One Motivation, Five Poems Exercise

Minerva by Elihu Vedder (1897)

Minerva by Elihu Vedder (1897)

Class: Beginning Poetry (Tinker Mountain Writers’ Workshop)
Genre: Poetry
Readings: A tailored poetry packet
Time: 50+ minutes

Think about a poem that you’ve been wanting to write for a long time but haven’t been able to successfully accomplish. It works best if this is a personal memory or other narrative.

Discuss each of the following approaches and the read their respective suggested poems:

  1. Anecdotal: A simple story in one setting, usually in plain speech. See “Black” by Alan Shapiro.
  2. Imperative: A second person address with instructions, based on an extended metaphor or literal. See “How to Live in a Trap” by Eleanor Ross Taylor.
  3. Meta: A response to an event that takes into account writing’s inability to fully capture the event. See “Photograph of September 11th” by Wislawa Szymborska and “The streetlamp above me darkens” by Tarfia Faizullah.
  4. Figurative: A characterization of an event or action through metaphor. See “Boy Breaking Glass” by Gwendolyn Brooks.
  5. Collage: A poem that uses multiple of these approaches and usually isn’t afraid to associate away from and back again to the original motivation. See “My Story In a Late Style of Fire” by Larry Levis of “Across the Sea” by Dana Levin.

After discussing each approach, take ten minutes to write your narrative using only that approach. Move on to the next one and repeat.

At the end, ask yourself: How did the poem change? Did the poem become more or less imaginative? Which one do I like the most? Why? Share.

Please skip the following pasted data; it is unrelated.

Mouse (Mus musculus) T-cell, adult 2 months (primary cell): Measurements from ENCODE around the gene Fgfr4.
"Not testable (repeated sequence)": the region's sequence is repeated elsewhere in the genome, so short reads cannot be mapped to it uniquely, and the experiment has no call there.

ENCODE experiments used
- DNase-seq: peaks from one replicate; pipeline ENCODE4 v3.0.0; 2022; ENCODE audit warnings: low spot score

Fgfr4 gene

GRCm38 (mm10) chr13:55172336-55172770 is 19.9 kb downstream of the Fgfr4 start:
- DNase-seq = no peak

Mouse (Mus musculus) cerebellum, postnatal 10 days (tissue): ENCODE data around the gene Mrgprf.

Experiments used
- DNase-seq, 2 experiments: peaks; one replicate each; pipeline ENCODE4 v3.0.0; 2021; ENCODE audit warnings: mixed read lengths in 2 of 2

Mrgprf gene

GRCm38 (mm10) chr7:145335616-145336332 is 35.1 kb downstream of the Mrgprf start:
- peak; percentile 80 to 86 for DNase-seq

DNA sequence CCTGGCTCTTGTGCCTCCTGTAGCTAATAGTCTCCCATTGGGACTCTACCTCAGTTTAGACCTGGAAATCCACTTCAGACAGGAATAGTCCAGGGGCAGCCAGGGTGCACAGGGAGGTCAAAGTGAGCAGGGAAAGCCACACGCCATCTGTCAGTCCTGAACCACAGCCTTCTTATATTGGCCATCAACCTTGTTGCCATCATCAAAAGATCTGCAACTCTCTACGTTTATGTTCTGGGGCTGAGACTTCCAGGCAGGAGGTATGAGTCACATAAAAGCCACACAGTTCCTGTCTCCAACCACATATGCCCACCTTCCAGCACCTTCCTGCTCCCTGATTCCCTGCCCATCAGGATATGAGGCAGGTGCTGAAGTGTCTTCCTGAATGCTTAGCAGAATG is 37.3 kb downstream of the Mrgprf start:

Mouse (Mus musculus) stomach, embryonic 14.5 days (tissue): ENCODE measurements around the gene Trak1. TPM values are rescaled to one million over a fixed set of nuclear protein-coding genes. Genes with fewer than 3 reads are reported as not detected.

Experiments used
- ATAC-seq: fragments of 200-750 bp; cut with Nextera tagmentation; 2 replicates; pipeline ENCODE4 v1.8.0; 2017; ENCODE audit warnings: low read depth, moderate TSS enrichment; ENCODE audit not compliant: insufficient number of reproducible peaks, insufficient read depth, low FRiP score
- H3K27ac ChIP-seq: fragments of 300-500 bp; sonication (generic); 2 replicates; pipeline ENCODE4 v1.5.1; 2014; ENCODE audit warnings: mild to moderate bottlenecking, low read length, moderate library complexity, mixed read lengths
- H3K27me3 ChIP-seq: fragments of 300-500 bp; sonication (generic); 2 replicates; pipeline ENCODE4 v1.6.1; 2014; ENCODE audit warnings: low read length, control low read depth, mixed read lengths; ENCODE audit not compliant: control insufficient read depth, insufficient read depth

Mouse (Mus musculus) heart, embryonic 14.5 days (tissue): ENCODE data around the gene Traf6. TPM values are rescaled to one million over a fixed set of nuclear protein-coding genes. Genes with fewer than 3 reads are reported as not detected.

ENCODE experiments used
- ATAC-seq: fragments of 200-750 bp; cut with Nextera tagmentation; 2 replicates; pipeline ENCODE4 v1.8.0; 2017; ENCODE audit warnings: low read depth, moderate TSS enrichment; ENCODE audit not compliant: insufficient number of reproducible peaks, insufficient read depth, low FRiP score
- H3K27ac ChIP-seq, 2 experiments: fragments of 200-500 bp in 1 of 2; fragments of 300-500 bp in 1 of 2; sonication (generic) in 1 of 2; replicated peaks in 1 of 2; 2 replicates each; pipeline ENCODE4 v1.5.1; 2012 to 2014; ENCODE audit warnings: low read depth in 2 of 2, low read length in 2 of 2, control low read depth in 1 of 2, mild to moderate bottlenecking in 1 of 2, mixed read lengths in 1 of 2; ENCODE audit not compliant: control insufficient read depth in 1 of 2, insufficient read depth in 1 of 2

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Poetry Analysis Exercise

Détail de la carte de Montréal de 1859 faisant ressortir Pointe Saint-Charles.


Class: Intro to Creative Writing
Genre: Poetry
Readings: A poetry packet featuring the poems listed below
Time: 30 minutes

Group 1: “Wherever My Dead Go When I’m Not Remembering Them” (Shapiro) and “In the Waiting Room” (Bishop)
Group 2: “Perpetually Attempting to Soar” (Ruefle) and “The Lovers of the Poor” (Brooks)
Group 3: “Your Wild Domesticated Inner Life” (Banias) and “Dorothy’s Trash:” (Johnson)
Group 4: “My Story in a Late Style of Fire” (Levis) and “The Day Lady Died” (O’Hara)
Group 5: “The Mare of Money” (Reeves) and “In Colorado My Father Scoured and Stacked Dishes” (Corral)
Group 6: “Scrabble with Matthews” (Wojahn) and “Ode to Browsing the Web” (Wicker)
Group 7: “The streetlamp above me darkens” (Faizullah) and “A Pornography” (Rekdal)
Group 8: “To a Fig Tree on 9th and Christian” (Gay) and “Animals Are Passing From Our Lives” (Levine)

Read each poem assigned to your group. Answer these questions:

  1. What’s the dramatic situation of the poem? Meaning, what’s going on? What’s the scene or the conflict? (Ex. For Matthew Olzmann’s “Notes Regarding Happiness,” the speaker is attempting to post a happy birthday message on a friend’s Facebook wall.)
  2. How does each poem get from its beginning to its end? Is it narrative (a story) and therefore moves in a linear fashion? Are there associative connections between images? Examine the relationship between images in these poems.
  3. Describe the tone. Is the poet sincere?
  4. Describe the style of this poem. Is the language conversational or esoteric? What does the poem sound like?
  5. Describe the form of this poem. Is it in couplets? A single stanza? Etcetera? How long are the lines? Why do you think the poet chose this form?
  6. Do these two poets have anything in common in terms of their style, strategies, or motivation for writing?
  7. If you were going to write an imitation of one of these poets, who would you pick? How would you begin? Start drafting a few lines using the strategies you described above.